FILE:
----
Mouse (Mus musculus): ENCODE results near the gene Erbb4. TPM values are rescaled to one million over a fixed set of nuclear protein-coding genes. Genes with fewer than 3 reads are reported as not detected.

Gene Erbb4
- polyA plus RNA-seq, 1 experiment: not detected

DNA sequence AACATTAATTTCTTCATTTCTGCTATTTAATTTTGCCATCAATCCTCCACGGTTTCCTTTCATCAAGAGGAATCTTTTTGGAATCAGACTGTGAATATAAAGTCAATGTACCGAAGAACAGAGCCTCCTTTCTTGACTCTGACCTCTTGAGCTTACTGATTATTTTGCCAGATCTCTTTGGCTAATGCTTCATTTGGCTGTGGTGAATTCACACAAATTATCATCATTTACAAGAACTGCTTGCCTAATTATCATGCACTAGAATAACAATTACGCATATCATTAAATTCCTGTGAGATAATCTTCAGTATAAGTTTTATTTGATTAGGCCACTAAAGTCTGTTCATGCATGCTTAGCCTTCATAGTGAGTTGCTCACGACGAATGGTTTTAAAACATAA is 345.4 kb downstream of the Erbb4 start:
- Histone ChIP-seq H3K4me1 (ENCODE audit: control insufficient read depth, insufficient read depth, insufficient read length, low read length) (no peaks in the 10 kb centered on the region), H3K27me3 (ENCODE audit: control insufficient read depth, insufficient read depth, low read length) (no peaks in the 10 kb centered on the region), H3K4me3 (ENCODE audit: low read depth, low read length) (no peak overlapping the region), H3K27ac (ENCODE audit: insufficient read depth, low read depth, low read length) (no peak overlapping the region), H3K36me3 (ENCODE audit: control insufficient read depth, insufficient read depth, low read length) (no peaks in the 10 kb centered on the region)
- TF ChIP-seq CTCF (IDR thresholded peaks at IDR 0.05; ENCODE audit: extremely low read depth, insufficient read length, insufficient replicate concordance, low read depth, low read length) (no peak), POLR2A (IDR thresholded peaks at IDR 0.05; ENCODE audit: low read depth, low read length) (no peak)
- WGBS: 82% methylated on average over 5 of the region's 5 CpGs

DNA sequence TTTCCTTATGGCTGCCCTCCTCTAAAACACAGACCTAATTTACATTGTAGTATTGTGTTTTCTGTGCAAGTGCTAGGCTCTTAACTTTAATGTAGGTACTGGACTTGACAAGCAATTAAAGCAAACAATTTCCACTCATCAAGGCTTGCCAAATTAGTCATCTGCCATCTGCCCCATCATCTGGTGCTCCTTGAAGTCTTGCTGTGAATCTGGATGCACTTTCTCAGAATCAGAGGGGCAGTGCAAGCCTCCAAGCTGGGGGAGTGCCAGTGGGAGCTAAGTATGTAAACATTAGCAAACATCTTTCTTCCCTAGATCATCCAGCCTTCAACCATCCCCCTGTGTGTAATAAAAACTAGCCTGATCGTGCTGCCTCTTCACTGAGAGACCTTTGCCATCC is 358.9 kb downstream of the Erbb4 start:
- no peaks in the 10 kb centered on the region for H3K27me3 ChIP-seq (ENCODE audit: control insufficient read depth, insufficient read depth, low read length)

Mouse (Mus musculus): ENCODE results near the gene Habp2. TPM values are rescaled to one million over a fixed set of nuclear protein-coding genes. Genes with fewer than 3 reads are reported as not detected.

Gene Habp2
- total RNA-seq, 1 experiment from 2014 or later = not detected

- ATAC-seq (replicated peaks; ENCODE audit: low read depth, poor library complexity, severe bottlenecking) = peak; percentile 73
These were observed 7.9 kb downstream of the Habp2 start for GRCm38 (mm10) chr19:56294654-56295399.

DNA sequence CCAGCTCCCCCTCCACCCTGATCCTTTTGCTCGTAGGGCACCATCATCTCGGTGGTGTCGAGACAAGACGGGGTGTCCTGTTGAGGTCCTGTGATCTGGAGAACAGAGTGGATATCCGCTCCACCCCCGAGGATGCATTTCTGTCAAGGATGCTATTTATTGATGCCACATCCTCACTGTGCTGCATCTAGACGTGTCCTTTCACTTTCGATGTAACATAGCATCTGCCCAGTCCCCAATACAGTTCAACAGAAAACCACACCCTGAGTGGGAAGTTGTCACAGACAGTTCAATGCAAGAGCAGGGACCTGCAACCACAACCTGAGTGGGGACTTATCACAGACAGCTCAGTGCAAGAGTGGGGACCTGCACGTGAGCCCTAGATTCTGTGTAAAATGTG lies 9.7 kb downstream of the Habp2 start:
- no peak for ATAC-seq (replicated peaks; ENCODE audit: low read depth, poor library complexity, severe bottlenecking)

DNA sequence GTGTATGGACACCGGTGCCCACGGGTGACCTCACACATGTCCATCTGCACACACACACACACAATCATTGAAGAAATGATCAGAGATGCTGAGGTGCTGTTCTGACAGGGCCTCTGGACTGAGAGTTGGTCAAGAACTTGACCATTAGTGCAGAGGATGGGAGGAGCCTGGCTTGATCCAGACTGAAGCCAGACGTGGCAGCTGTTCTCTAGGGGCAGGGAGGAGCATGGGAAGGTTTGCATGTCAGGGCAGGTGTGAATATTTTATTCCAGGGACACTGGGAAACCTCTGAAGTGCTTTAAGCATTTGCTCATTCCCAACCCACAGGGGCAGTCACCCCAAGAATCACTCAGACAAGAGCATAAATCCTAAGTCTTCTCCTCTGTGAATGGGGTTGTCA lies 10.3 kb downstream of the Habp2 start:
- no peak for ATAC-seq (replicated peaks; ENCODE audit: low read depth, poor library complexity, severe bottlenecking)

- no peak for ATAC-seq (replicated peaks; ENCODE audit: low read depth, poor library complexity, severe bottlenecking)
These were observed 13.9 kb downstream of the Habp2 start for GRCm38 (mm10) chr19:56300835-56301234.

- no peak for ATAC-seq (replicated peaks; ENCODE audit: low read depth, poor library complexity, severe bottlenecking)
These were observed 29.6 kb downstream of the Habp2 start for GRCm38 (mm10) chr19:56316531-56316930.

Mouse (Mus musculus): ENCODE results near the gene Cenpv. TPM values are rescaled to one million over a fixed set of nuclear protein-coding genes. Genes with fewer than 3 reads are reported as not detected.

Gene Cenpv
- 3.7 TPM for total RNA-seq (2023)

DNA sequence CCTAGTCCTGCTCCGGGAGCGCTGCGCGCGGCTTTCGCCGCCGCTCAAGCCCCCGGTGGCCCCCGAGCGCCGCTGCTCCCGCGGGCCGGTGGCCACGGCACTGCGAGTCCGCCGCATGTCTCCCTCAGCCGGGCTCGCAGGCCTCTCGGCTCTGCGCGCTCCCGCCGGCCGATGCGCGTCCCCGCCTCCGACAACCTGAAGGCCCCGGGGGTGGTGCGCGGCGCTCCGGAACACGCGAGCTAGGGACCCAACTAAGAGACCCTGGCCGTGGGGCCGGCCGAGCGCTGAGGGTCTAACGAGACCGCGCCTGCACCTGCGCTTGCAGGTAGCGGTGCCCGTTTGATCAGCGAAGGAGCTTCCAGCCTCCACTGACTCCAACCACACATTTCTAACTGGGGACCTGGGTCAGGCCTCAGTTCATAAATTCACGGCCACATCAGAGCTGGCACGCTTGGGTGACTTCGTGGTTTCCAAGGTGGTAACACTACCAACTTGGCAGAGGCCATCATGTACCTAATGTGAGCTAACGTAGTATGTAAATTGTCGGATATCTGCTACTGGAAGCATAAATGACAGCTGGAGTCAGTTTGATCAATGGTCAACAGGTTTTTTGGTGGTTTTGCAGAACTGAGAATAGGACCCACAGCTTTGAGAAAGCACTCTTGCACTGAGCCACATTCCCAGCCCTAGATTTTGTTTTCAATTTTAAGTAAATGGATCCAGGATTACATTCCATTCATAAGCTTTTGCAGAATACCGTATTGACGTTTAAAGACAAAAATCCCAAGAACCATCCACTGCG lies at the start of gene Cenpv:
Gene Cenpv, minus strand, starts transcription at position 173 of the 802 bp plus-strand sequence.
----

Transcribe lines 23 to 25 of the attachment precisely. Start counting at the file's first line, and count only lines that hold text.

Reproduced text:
Mouse (Mus musculus): ENCODE results near the gene Cenpv. TPM values are rescaled to one million over a fixed set of nuclear protein-coding genes. Genes with fewer than 3 reads are reported as not detected.

Gene Cenpv
- 3.7 TPM for total RNA-seq (2023)